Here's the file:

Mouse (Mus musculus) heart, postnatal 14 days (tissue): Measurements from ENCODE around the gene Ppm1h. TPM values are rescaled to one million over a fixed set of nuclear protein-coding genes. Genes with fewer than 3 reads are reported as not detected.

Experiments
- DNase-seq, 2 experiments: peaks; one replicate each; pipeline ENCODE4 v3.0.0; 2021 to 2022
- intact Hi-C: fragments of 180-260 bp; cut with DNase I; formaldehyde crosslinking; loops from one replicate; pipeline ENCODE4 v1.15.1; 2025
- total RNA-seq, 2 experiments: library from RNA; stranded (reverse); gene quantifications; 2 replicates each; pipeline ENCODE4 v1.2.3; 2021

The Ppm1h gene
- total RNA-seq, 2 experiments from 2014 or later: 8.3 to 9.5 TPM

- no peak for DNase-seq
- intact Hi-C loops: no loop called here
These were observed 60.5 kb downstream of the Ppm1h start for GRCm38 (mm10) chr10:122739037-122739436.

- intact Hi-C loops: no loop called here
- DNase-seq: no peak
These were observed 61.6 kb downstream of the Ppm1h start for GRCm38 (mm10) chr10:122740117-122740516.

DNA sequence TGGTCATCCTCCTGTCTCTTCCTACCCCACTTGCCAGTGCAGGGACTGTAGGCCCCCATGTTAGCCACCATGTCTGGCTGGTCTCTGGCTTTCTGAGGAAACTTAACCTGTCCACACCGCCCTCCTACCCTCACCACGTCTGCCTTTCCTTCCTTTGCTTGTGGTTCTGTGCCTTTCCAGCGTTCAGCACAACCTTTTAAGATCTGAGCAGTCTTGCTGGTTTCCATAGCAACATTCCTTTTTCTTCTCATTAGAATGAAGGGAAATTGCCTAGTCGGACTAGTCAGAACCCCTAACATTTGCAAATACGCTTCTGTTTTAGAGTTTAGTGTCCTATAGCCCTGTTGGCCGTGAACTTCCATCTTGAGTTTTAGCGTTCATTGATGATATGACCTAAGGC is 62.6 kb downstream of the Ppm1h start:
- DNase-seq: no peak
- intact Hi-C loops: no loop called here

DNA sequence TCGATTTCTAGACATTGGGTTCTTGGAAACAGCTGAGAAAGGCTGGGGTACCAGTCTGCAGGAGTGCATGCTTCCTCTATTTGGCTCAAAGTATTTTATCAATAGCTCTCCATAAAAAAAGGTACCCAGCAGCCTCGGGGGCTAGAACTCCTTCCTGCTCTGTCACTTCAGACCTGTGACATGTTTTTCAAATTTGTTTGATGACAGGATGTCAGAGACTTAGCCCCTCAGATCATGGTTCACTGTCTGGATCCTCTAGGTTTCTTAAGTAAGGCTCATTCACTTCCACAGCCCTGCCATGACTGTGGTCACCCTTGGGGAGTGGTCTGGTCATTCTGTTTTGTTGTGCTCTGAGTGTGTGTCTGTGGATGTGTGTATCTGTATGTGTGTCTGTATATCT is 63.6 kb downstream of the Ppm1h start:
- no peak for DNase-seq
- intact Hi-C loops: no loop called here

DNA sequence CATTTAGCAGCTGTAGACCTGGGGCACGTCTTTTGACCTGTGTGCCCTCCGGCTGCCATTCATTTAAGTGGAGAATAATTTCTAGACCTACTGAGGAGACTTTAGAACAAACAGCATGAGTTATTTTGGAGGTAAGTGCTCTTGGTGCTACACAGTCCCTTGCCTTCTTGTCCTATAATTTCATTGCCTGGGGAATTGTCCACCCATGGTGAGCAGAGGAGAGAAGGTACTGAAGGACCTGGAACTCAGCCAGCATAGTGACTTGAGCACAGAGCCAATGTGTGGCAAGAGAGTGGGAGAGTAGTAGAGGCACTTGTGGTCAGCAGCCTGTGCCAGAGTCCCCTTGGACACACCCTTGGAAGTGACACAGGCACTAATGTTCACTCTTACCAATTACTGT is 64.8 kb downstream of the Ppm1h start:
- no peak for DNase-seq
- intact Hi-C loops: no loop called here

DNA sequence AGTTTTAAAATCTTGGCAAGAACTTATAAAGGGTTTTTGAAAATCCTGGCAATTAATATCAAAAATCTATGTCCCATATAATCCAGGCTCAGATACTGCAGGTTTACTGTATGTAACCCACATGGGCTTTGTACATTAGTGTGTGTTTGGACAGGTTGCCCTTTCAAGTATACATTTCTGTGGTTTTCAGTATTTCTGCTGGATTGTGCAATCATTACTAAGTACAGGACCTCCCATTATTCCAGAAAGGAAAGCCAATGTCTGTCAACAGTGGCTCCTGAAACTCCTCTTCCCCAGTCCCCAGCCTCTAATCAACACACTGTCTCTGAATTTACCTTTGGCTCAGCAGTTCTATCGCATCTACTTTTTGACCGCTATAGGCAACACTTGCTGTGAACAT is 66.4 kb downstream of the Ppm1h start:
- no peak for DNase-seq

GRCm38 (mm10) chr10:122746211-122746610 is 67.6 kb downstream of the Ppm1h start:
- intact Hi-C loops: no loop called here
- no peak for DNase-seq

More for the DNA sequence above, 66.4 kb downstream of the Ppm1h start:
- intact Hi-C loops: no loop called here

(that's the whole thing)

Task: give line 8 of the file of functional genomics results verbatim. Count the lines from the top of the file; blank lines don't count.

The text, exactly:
- no peak for DNase-seq